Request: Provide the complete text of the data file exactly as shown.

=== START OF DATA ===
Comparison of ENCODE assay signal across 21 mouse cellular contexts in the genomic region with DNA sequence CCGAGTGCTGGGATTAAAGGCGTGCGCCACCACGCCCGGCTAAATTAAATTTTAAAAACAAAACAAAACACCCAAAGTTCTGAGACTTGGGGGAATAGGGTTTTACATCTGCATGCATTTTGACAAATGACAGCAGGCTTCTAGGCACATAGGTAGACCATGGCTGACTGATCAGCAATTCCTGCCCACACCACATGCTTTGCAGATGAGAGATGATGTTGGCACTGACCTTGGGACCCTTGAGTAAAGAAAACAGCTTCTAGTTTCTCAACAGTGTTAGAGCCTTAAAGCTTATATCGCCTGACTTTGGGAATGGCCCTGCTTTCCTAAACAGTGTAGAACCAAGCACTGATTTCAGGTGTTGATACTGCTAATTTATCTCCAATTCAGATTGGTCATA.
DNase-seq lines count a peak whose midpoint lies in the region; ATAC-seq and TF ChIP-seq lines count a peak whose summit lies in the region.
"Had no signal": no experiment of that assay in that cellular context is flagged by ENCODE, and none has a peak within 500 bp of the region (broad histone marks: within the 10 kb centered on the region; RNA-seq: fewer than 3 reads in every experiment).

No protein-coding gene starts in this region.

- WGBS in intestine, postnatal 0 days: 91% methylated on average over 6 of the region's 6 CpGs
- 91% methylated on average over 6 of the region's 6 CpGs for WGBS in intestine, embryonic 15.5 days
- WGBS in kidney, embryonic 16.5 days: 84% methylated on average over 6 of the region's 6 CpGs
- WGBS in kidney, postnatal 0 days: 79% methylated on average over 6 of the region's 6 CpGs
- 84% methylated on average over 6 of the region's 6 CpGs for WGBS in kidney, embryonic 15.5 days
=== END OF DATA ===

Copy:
Comparison of ENCODE assay signal across 21 mouse cellular contexts in the genomic region with DNA sequence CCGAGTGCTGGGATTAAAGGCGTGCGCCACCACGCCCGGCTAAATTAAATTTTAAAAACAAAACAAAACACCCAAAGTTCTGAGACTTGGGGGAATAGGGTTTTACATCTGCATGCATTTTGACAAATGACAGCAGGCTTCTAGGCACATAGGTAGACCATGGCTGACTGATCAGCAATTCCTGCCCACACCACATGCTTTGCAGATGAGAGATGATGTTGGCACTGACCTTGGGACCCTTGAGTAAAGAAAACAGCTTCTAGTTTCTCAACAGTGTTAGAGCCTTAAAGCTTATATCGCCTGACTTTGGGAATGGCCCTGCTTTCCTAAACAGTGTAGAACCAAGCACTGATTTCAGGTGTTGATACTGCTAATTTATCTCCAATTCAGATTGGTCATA.
DNase-seq lines count a peak whose midpoint lies in the region; ATAC-seq and TF ChIP-seq lines count a peak whose summit lies in the region.
"Had no signal": no experiment of that assay in that cellular context is flagged by ENCODE, and none has a peak within 500 bp of the region (broad histone marks: within the 10 kb centered on the region; RNA-seq: fewer than 3 reads in every experiment).

No protein-coding gene starts in this region.

- WGBS in intestine, postnatal 0 days: 91% methylated on average over 6 of the region's 6 CpGs
- 91% methylated on average over 6 of the region's 6 CpGs for WGBS in intestine, embryonic 15.5 days
- WGBS in kidney, embryonic 16.5 days: 84% methylated on average over 6 of the region's 6 CpGs
- WGBS in kidney, postnatal 0 days: 79% methylated on average over 6 of the region's 6 CpGs
- 84% methylated on average over 6 of the region's 6 CpGs for WGBS in kidney, embryonic 15.5 days